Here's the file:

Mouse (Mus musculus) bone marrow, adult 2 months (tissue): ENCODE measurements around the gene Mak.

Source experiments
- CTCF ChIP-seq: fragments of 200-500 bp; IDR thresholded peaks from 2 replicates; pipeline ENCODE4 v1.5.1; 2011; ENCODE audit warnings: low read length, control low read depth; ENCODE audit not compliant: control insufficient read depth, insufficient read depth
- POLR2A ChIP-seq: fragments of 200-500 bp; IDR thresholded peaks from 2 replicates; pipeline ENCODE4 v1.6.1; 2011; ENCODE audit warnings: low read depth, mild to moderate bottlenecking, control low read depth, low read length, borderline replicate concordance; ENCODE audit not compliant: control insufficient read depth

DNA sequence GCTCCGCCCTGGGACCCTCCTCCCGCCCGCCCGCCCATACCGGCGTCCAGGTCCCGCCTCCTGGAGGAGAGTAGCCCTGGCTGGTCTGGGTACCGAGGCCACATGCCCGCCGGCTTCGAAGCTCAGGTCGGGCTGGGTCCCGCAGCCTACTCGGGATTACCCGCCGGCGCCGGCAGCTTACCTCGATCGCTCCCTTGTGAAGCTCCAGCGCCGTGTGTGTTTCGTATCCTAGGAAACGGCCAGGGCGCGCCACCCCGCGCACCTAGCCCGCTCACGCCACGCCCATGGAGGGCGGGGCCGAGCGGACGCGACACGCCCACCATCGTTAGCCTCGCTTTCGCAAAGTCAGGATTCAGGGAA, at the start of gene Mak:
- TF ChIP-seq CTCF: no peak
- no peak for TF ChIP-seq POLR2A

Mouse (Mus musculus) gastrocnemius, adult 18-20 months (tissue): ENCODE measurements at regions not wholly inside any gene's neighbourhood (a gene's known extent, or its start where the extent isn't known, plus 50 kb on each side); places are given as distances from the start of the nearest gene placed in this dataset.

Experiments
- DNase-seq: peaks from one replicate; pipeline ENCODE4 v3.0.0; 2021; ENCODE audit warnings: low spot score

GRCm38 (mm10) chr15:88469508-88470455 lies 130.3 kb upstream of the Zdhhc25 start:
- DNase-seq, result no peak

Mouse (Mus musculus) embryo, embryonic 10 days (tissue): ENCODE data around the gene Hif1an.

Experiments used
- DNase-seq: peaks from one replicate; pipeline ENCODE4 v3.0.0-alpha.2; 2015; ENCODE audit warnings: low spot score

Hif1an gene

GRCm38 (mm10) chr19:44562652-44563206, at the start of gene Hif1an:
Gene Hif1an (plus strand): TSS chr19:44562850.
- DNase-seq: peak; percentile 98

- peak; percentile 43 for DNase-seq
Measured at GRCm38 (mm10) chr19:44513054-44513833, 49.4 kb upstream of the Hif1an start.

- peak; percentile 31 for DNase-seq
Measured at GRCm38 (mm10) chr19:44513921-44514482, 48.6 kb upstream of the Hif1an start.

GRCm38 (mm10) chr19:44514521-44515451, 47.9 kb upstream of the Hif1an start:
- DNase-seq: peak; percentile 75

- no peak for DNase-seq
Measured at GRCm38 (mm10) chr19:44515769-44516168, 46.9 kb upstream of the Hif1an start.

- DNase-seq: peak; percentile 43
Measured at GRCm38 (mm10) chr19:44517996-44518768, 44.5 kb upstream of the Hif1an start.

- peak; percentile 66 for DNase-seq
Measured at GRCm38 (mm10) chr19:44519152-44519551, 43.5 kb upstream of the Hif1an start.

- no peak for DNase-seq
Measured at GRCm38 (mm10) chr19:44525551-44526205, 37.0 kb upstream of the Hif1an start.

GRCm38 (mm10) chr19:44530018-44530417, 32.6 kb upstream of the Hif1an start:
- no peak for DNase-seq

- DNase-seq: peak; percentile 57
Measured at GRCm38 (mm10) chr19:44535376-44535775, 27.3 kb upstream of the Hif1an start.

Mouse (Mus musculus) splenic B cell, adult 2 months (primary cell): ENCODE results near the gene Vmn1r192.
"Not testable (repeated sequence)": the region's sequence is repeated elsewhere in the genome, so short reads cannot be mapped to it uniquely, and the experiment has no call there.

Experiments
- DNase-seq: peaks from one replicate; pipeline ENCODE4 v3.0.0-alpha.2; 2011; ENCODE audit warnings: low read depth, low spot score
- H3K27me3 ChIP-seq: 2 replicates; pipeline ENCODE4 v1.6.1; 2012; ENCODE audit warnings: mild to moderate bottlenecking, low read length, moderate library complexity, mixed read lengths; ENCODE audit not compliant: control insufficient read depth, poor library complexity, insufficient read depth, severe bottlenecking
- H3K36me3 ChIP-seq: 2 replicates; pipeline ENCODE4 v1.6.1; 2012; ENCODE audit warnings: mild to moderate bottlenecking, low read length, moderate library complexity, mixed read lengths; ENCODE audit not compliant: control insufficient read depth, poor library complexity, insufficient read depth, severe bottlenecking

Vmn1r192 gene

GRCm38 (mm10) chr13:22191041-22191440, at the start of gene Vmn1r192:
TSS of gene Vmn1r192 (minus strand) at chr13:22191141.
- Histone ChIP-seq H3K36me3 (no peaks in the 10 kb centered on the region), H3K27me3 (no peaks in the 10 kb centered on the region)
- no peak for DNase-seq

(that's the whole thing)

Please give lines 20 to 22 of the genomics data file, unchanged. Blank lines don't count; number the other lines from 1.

- peak; percentile 43 for DNase-seq
Measured at GRCm38 (mm10) chr19:44513054-44513833, 49.4 kb upstream of the Hif1an start.

- peak; percentile 31 for DNase-seq